There are several great things about this year’s Tour de France, one of which is the sport is collecting new fans. Some fans are not cyclists at all, but true sports fans. Others are primarily recreational cyclists, but now they are fired up about the game of racing.
I received several good e-mails after Stage 7 from some Tour de France newbies that all boiled down to these this question:
• Why is everyone so down on Contador, isn’t the point of any race to try to win the race?
This is a reasonable question for a casual observer to ask. Let me try to boil a very complicated situation down to a few key points:
1. Bike racing at this level is a job. Each racer on each of the teams was hired for a particular job or role on the team. It is similar to you being hired to a job because of your skill and talents.
2. The directeur sportiff (Johan Bruyneel in the case of Team Astana) is the boss. The DS of each team is essentially responsible for the performance of the team and they must manage strategy and team tactics. These issues are often discussed more than once per day and can change as the race unfolds. If you work for someone else, you know who the boss is. If you are the boss, well, you expect certain behaviors from your employees.
3. When the boss lays out a plan, it should be followed – unless there are extenuating circumstances. If there is something unusual or unexpected, riders will often make a decision or a move on the race course that does not follow the plan. It is generally expected that this move is for the benefit of the team. Using the workplace analogy, if an employee makes a decision to not follow the boss’s instructions there are typically consequences from the boss as well as other employees – assuming the boss and other employees do not see the benefit of the singular employee’s behavior.
4. Each job (and family) situation has certain codes of conduct that must be followed in order for it to function optimally. In the case of Stage 7, Lance was ahead of Contador in terms of time. Going up the hill, I think it was Popovych (Astana), Armstrong (Astana), Evans (Lotto) and Contador (Astana). Lance said that Contador did not ride to the team plan for that day (see point #3) by leapfrogging past Evans, Armstrong and Popovych to get ahead of the group (he attacked the group) and give himself valuable time against Armstrong. Contador claimed that he saw weakness in his competitors (Evans?) and decided to make a move. This kind of decision is normally acceptable, unless he: a) was given specific instructions to hold his current time gap and ride tempo for the day, b) he attacked his own team mates. The rumor mill says that he was given instructions to ride tempo for the day, hence the Armstrong statement that Contador did not ride to plan.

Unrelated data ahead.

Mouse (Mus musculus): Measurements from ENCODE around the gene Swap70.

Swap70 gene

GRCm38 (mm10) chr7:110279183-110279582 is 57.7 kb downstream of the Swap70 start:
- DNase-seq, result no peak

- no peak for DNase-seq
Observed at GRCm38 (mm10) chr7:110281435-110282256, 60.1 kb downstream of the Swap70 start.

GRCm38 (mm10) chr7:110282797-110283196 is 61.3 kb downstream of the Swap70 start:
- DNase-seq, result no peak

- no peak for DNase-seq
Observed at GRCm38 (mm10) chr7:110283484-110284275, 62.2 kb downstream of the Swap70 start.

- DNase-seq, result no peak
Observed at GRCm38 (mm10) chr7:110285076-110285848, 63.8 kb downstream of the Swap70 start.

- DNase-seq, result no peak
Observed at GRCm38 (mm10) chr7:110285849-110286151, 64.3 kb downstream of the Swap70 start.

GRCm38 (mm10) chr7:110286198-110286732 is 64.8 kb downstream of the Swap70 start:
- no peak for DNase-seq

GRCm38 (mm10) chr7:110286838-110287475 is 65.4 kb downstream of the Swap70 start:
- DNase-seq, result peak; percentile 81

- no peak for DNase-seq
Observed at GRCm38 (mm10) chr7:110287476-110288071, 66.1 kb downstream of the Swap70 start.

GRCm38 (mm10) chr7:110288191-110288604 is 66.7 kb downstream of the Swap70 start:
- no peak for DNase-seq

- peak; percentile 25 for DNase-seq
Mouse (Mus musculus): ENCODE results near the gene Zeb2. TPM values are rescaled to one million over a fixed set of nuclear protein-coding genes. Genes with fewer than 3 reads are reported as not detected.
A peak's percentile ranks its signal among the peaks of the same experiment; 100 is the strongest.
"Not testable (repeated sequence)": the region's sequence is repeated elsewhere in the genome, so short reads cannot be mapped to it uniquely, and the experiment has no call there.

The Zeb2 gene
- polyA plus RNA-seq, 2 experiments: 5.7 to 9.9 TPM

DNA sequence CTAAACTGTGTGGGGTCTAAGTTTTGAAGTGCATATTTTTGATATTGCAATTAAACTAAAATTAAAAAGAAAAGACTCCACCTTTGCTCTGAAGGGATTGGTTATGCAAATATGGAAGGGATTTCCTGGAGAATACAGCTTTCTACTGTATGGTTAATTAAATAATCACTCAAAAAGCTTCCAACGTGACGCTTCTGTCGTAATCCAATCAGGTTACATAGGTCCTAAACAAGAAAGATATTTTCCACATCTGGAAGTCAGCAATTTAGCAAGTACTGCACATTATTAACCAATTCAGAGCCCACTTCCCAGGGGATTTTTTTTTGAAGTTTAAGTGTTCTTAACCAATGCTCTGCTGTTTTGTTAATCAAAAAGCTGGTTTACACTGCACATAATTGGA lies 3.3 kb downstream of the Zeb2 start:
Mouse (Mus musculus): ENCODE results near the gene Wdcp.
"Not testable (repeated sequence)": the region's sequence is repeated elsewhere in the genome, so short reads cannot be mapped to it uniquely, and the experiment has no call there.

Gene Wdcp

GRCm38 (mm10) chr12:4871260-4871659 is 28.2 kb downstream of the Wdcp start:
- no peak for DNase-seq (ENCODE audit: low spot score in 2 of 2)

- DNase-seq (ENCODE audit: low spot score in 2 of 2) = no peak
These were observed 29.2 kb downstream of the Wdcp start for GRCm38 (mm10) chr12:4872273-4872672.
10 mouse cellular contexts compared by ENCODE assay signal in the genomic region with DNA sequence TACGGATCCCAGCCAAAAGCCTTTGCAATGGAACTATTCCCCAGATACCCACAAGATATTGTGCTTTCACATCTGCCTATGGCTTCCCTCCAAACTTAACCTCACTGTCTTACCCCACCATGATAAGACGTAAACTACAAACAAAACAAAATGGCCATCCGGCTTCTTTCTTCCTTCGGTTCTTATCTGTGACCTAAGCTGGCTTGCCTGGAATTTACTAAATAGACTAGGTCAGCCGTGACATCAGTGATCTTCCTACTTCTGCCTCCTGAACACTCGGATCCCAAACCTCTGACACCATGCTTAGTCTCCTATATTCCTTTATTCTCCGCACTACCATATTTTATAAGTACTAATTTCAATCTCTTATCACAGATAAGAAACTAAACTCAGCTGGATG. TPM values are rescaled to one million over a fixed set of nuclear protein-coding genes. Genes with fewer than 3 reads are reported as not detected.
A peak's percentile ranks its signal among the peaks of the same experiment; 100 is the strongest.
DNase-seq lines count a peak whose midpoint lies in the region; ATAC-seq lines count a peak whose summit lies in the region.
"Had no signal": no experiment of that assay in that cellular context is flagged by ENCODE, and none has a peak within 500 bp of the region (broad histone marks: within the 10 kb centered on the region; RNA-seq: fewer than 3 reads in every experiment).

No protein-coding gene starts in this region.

5. To win the Tour de France, said rider must have the support of his team. In any workplace or family situation, the boss can certainly reprimand the behavior of people that do not follow instructions. In some cases, worse than the boss’s reprimand, is the punishment that other team members (employees) deliver. If Contador has alienated team members by attacking his own team, life will not be easy for him in the upcoming stages. Just as Contador basically stepped in front of Lance and pushed him out of the way, so he could gain personal benefit – or make a personal statement – that behavior is very, very risky. It is particularly risky if Armstrong has been designated team leader behind closed doors or they have been truly assigned the role of dual team leaders.
It is possible that Contador sees this as a situation of him against the world (or at least Astana world) and he is willing to strike out. Rumors had him searching for another team (despite Astana public statements to the contrary) in the few weeks prior to the Tour, one where he could be the designated team leader rather than the “maybe, we’ll see” team leader. I can understand why he would take this chance.
That written, I think it is a big risk to defy your manager, publically attack team mates and defy some of the codes of cycling conduct. Even if you give the best explanation of, “Gee, I was only trying to help.” Whether the risk he took was worth any reward will be seen in about 11 days.
PS… I posted this link on Twitter where Bradley Wiggens says, "There could come a point when they get off the bike and start fighting each other - it could get as messy as that. They both look as strong as each other: Lance looks superb. And Contador looks brilliant as well."